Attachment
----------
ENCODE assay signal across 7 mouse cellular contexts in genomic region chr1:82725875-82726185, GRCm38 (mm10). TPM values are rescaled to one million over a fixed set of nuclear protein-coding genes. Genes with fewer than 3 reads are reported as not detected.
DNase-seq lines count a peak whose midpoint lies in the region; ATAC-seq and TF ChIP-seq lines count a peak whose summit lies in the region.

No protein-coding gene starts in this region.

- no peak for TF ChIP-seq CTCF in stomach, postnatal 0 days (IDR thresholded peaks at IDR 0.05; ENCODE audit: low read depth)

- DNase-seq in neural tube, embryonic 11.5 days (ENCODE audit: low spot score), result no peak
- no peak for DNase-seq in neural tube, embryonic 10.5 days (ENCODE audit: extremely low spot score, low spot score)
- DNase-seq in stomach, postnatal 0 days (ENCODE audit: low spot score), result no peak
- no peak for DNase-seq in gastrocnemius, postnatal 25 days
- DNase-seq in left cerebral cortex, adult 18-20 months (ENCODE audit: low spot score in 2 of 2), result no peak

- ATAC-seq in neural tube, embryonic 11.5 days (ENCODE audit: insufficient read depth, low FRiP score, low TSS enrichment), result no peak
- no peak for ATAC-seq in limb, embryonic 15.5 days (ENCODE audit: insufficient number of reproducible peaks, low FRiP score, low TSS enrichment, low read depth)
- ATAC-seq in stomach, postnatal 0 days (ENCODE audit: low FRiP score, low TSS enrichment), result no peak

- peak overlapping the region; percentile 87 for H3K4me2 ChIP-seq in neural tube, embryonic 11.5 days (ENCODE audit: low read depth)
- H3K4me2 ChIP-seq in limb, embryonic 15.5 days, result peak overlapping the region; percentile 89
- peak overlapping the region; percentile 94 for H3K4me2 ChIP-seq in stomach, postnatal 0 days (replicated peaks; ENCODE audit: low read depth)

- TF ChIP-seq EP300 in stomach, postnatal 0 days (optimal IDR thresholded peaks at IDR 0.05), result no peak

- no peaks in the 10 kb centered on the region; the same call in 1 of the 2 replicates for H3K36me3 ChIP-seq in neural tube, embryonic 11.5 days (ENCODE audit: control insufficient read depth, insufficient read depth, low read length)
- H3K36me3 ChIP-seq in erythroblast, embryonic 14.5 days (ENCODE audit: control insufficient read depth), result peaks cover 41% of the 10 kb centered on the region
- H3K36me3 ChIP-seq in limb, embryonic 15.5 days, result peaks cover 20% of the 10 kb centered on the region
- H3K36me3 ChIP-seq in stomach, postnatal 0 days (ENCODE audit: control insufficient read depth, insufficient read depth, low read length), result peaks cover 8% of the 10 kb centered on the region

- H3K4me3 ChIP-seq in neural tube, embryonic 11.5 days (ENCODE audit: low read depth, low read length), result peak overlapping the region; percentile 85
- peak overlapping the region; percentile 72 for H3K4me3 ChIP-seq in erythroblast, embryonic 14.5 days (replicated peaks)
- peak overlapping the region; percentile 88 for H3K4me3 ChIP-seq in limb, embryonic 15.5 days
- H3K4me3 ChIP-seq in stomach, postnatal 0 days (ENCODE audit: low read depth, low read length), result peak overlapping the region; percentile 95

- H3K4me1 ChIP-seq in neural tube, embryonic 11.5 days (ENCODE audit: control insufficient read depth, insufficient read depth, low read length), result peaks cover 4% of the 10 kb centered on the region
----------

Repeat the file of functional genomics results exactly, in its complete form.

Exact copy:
ENCODE assay signal across 7 mouse cellular contexts in genomic region chr1:82725875-82726185, GRCm38 (mm10). TPM values are rescaled to one million over a fixed set of nuclear protein-coding genes. Genes with fewer than 3 reads are reported as not detected.
DNase-seq lines count a peak whose midpoint lies in the region; ATAC-seq and TF ChIP-seq lines count a peak whose summit lies in the region.

No protein-coding gene starts in this region.

- no peak for TF ChIP-seq CTCF in stomach, postnatal 0 days (IDR thresholded peaks at IDR 0.05; ENCODE audit: low read depth)

- DNase-seq in neural tube, embryonic 11.5 days (ENCODE audit: low spot score), result no peak
- no peak for DNase-seq in neural tube, embryonic 10.5 days (ENCODE audit: extremely low spot score, low spot score)
- DNase-seq in stomach, postnatal 0 days (ENCODE audit: low spot score), result no peak
- no peak for DNase-seq in gastrocnemius, postnatal 25 days
- DNase-seq in left cerebral cortex, adult 18-20 months (ENCODE audit: low spot score in 2 of 2), result no peak

- ATAC-seq in neural tube, embryonic 11.5 days (ENCODE audit: insufficient read depth, low FRiP score, low TSS enrichment), result no peak
- no peak for ATAC-seq in limb, embryonic 15.5 days (ENCODE audit: insufficient number of reproducible peaks, low FRiP score, low TSS enrichment, low read depth)
- ATAC-seq in stomach, postnatal 0 days (ENCODE audit: low FRiP score, low TSS enrichment), result no peak

- peak overlapping the region; percentile 87 for H3K4me2 ChIP-seq in neural tube, embryonic 11.5 days (ENCODE audit: low read depth)
- H3K4me2 ChIP-seq in limb, embryonic 15.5 days, result peak overlapping the region; percentile 89
- peak overlapping the region; percentile 94 for H3K4me2 ChIP-seq in stomach, postnatal 0 days (replicated peaks; ENCODE audit: low read depth)

- TF ChIP-seq EP300 in stomach, postnatal 0 days (optimal IDR thresholded peaks at IDR 0.05), result no peak

- no peaks in the 10 kb centered on the region; the same call in 1 of the 2 replicates for H3K36me3 ChIP-seq in neural tube, embryonic 11.5 days (ENCODE audit: control insufficient read depth, insufficient read depth, low read length)
- H3K36me3 ChIP-seq in erythroblast, embryonic 14.5 days (ENCODE audit: control insufficient read depth), result peaks cover 41% of the 10 kb centered on the region
- H3K36me3 ChIP-seq in limb, embryonic 15.5 days, result peaks cover 20% of the 10 kb centered on the region
- H3K36me3 ChIP-seq in stomach, postnatal 0 days (ENCODE audit: control insufficient read depth, insufficient read depth, low read length), result peaks cover 8% of the 10 kb centered on the region

- H3K4me3 ChIP-seq in neural tube, embryonic 11.5 days (ENCODE audit: low read depth, low read length), result peak overlapping the region; percentile 85
- peak overlapping the region; percentile 72 for H3K4me3 ChIP-seq in erythroblast, embryonic 14.5 days (replicated peaks)
- peak overlapping the region; percentile 88 for H3K4me3 ChIP-seq in limb, embryonic 15.5 days
- H3K4me3 ChIP-seq in stomach, postnatal 0 days (ENCODE audit: low read depth, low read length), result peak overlapping the region; percentile 95

- H3K4me1 ChIP-seq in neural tube, embryonic 11.5 days (ENCODE audit: control insufficient read depth, insufficient read depth, low read length), result peaks cover 4% of the 10 kb centered on the region